Music

These Are The Best Garbage Songs Made After The 1990s

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This weekend, Garbage released their sixth studio album, Strange Little Birds. While the band tends to take their time when it comes to releasing new material, they’ve been remarkably consistent throughout their decades-long career. Their reign in 90s alt-rock is unquestionable, but it unfairly casts an unfortunate shadow over the rest of their lengthy and sterling discography. Sure, tracks like “Stupid Girl,” “I Think I’m Paranoid,” “#1 Crush,” “Push It,” and “Only Happy When It Rains” will stick with us forever, but their rule of hard rock didn’t stop at the turn of the century. With that in mind, today, we’re looking at the best Garbage songs that were made after the ’90s.

“Bleed Like Me”

The title track from Garbage’s oft-overlooked 2005 album, this was Garbage at their gloriously darkest, as this song easily could have fit onto their debut. “Bleed Like Me” features tales from a number of of disturbed or generally down on their luck people, while repeatedly asking us “hey baby, can you bleed like me?”. Garbage always had a knack for forcing us to think about and empathize with the elements of society that would would otherwise dismiss, and this song is a perfect example.

“Sex Is Not The Enemy”

This song features one of the most provocative titles — and videos — in the Garbage catalog, but while the sex-positive lyrics are certainly worth listening to, what really makes this one special is that it’s just a freaking great rock ‘n roll track. With a killer chorus, and a generally power-popish sound, it’s a bit surprising this song didn’t become a massive hit. Did the title scare radio programmers away? Oh well, it’s still one of the best songs on Bleed Like Me, and one of the best songs of the band’s career.


“Cherry Lips”

This song, about a destructive femme fatale was one of the band’s bigger hits, and it’s easy to see why, as it ranks high among the more immediately catchy songs in the band’s catalog. The song also features the type of loud/quiet/loud dynamic that the Pixies were best known (and really, Manson actually sounds a bit like Kim Deal here). Finally, anyone who played PS2 in the early 2000s likely remembers this one from the Amplitude soundtrack.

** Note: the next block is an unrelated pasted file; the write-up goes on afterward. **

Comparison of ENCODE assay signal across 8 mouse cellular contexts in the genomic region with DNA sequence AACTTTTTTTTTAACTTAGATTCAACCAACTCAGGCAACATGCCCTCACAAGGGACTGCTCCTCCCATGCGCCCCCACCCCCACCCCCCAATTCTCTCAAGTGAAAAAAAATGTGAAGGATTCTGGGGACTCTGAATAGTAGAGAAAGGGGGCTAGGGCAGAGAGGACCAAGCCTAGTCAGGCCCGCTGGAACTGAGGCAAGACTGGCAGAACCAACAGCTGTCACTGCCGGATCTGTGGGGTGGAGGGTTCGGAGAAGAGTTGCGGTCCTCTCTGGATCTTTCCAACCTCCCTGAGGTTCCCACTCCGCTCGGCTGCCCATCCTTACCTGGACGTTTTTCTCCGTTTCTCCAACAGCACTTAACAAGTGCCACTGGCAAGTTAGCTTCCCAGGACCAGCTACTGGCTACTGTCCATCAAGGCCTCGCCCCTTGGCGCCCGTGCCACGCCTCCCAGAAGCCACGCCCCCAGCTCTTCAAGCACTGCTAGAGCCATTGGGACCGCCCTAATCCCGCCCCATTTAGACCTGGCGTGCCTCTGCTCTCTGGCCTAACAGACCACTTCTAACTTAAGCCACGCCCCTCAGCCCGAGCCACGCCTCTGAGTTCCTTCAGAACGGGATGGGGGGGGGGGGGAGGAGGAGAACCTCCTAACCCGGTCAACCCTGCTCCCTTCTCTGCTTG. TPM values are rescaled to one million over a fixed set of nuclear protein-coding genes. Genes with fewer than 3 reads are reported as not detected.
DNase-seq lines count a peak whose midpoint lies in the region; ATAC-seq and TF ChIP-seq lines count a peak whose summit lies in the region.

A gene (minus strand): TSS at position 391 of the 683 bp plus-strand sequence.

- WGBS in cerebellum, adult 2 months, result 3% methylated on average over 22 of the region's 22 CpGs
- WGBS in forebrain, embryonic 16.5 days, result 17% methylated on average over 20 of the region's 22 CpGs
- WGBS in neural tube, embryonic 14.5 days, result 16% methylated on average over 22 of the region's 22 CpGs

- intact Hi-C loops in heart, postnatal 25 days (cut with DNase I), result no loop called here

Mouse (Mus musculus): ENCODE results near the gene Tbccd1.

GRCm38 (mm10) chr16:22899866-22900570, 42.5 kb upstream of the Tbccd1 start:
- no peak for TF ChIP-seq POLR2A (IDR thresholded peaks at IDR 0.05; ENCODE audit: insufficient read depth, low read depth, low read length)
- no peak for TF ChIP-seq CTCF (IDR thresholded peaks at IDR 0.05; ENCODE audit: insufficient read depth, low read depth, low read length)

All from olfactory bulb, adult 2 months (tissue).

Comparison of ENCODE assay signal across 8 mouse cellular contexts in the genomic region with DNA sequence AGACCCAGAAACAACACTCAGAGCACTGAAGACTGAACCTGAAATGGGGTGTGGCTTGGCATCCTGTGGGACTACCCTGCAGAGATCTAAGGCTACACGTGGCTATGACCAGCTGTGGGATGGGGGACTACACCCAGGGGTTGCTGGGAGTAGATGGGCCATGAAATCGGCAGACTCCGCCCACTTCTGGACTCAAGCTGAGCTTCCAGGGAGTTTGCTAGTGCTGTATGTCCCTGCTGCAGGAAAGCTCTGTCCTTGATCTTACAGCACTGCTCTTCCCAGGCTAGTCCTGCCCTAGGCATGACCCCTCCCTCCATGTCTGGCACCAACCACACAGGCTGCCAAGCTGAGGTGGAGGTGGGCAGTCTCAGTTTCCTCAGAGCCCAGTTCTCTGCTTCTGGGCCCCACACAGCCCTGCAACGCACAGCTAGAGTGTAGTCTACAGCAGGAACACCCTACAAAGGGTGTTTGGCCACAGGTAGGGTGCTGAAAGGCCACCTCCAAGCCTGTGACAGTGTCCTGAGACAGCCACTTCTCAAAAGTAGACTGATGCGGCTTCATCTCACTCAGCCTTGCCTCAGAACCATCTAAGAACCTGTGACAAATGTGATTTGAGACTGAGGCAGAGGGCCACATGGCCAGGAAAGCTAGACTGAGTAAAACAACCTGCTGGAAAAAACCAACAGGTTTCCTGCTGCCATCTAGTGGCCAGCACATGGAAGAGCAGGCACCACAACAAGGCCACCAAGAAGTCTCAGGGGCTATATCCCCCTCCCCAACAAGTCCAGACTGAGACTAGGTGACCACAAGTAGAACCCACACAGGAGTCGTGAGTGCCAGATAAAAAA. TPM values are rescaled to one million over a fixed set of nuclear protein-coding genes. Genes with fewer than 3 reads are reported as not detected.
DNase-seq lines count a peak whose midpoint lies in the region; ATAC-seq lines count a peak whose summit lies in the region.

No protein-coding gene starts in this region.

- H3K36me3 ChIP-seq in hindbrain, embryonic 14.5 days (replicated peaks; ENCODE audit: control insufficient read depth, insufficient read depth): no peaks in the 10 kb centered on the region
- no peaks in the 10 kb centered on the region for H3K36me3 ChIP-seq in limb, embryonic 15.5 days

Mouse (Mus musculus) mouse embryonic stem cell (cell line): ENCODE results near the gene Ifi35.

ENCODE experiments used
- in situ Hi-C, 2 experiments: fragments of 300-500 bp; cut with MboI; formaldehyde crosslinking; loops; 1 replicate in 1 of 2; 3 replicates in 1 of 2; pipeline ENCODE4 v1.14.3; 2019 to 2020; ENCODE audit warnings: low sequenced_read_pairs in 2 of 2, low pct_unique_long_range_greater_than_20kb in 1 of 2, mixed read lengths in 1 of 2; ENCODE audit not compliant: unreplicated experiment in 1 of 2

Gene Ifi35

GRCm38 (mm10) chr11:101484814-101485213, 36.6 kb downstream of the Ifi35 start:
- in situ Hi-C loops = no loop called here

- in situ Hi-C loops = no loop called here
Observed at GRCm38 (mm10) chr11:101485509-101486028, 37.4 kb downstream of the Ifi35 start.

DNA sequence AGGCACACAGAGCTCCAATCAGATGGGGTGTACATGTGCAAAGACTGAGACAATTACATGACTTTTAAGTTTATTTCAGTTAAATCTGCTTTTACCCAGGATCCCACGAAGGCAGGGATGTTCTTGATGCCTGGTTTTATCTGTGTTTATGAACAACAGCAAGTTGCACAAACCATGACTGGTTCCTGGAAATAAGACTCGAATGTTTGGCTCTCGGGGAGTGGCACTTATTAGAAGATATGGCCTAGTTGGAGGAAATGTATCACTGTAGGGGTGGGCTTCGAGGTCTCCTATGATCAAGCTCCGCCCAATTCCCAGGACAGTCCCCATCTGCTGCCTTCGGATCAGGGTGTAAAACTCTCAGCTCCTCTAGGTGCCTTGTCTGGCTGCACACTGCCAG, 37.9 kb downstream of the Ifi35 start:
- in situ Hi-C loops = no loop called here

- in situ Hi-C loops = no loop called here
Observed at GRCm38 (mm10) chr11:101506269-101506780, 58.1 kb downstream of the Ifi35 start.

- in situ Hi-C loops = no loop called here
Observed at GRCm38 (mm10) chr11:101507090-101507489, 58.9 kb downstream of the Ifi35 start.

“Blood For Poppies”

After Bleed Like Me, Garbage took a seven-year hiatus, and this was the number that reintroduced them to the world. It was a welcome return. Like so many classic Garbage songs, “Blood For Poppies” manages to combine dark lyrical themes with catchy melodies and an undeniable chorus. At this point, Garbage were no longer getting the same radio recognition that they did in the late 90s and early 2000s, but it didn’t matter; anyone willing to seek the band out could tell they were as strong as ever.

“Because The Night” – with Screaming Females

This Record Store Day release from 2013 didn’t get a ton of attention, but it certainly deserves a spot here. It’s hard to think of a better combination than Shirley Manson and Marissa Paternoster of Screaming Females, as they play off each other quite well. Manson’s vocals are subtle and pretty, while Paternoster kicks the song into high gear, more or less playing the role that Springsteen played on the original. This was a perfectly executed cover, and it featured two of the most talented women in rock at the top of their games.


“Empty”

The first single from Strange Little Birds, this track shows that Garbage have aged quite gracefully, if they’ve even aged at all. This song has a killer guitar tone, and one of the most anthemic choruses of the band’s career. Time will tell if alt-rock radio has enough interest in Garbage for this to become a hit, but it certainly deserves to. It has all the makings of a Garbage classic and shows that the band hasn’t lost any of their trademark attitude.

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